As Philip Webster noted in The Times, the proposal "would immediately hit applicants from countries such as the Czech Republic and Poland, from where applications are running at up to 175 a month." Hague's measures claimed inspiration from the German system set up in 1993, which also designates safe countries.
It is worth noting that almost all political commentators judge that Hague has no chance of winning the next general election, which must be called by May 2002. Many contend that he is pushing the party to the right to further his campaign for next month's local elections, when he has a good chance of making headway, and to restore some respectability to the general election result. However, he is contributing to the current political climate (stirred up by the Conservative-aligned press), in which politicians of both major parties compete over how tough they can be on asylum and immigration. In fact, the Labour government has already brought in a wide range of controversial measures, including the setting-up of the new Oakington reception centre for processing claims.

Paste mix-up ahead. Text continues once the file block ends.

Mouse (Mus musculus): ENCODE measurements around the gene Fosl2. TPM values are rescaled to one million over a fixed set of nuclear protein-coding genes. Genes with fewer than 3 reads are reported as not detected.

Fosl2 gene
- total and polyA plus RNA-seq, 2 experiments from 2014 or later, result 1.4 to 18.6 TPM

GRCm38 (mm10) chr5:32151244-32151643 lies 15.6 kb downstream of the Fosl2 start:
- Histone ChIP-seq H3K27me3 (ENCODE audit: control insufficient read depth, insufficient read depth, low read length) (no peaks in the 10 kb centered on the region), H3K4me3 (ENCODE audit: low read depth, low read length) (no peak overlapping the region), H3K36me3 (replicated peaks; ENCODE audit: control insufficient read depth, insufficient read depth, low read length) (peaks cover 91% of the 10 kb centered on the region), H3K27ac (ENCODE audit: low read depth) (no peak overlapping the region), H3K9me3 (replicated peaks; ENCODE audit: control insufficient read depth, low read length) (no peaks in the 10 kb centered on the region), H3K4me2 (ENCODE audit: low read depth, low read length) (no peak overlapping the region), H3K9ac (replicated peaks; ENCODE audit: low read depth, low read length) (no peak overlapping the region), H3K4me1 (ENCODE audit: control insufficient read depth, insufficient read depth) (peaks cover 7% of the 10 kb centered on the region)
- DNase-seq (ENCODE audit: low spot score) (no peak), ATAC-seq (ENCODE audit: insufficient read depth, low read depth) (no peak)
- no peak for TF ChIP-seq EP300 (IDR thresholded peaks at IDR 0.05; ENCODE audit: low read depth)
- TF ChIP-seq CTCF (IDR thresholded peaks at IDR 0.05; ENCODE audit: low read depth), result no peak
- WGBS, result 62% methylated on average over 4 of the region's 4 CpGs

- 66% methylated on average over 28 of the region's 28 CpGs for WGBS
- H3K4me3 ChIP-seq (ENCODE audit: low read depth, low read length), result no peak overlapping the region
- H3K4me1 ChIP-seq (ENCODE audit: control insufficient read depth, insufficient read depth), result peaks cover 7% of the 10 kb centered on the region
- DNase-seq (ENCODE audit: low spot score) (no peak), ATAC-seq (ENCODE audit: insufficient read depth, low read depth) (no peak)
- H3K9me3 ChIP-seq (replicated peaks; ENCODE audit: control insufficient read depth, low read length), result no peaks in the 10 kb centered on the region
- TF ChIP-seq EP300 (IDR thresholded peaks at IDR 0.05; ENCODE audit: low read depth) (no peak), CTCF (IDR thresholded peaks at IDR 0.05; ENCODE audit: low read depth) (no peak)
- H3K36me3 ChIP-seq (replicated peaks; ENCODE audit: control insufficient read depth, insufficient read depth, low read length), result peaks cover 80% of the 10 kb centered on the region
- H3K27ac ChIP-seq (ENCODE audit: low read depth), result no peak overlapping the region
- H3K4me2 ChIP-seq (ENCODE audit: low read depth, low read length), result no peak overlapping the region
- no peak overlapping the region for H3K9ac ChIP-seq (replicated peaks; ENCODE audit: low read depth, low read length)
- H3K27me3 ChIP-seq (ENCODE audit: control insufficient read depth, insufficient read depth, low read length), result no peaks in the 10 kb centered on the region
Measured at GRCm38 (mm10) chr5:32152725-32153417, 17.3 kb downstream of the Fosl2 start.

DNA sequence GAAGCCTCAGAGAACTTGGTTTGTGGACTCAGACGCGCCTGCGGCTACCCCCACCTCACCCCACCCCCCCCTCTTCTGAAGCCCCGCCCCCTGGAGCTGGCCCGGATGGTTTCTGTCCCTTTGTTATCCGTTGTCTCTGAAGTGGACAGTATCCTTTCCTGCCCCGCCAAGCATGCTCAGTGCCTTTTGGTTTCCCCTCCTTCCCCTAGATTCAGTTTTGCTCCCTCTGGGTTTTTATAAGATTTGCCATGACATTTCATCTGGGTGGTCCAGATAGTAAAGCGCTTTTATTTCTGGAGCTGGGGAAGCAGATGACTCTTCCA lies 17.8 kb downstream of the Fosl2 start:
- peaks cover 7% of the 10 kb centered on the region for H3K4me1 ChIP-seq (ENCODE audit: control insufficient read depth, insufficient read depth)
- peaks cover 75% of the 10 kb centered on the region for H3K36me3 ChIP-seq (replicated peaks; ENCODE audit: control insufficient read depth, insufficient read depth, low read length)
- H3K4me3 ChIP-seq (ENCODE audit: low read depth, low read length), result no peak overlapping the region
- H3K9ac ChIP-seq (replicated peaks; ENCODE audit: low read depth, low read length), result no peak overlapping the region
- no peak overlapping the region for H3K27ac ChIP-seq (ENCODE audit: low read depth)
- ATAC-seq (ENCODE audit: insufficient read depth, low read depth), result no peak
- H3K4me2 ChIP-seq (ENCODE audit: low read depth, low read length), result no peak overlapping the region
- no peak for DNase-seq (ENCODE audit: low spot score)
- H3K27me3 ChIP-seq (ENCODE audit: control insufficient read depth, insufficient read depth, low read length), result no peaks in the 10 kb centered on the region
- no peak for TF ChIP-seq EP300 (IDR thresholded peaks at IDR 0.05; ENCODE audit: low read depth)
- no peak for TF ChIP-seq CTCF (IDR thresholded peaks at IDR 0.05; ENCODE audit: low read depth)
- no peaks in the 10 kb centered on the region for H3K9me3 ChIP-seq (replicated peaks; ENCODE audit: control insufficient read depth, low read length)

In this fevered current asylum debate, Central Europeans, or Eastern Europeans to give them their tabloid name, do seem to have a higher profile than is their due. Take the following analysis from Edward Heathcote-Amory in the Daily Mail ("How Europe got tough and made Britain the target for refugees," 19 April):
All those asylum seekers who make their way across continental Europe, before surrendering to immigration authorities at Dover, have come because we are the softest touch in Europe. Britain, as every Romanian gypsy knows, is a land of subsidised milk, handout honey and an entire industry of Left-wing lawyers dedicated to fighting their cases through our generous courts.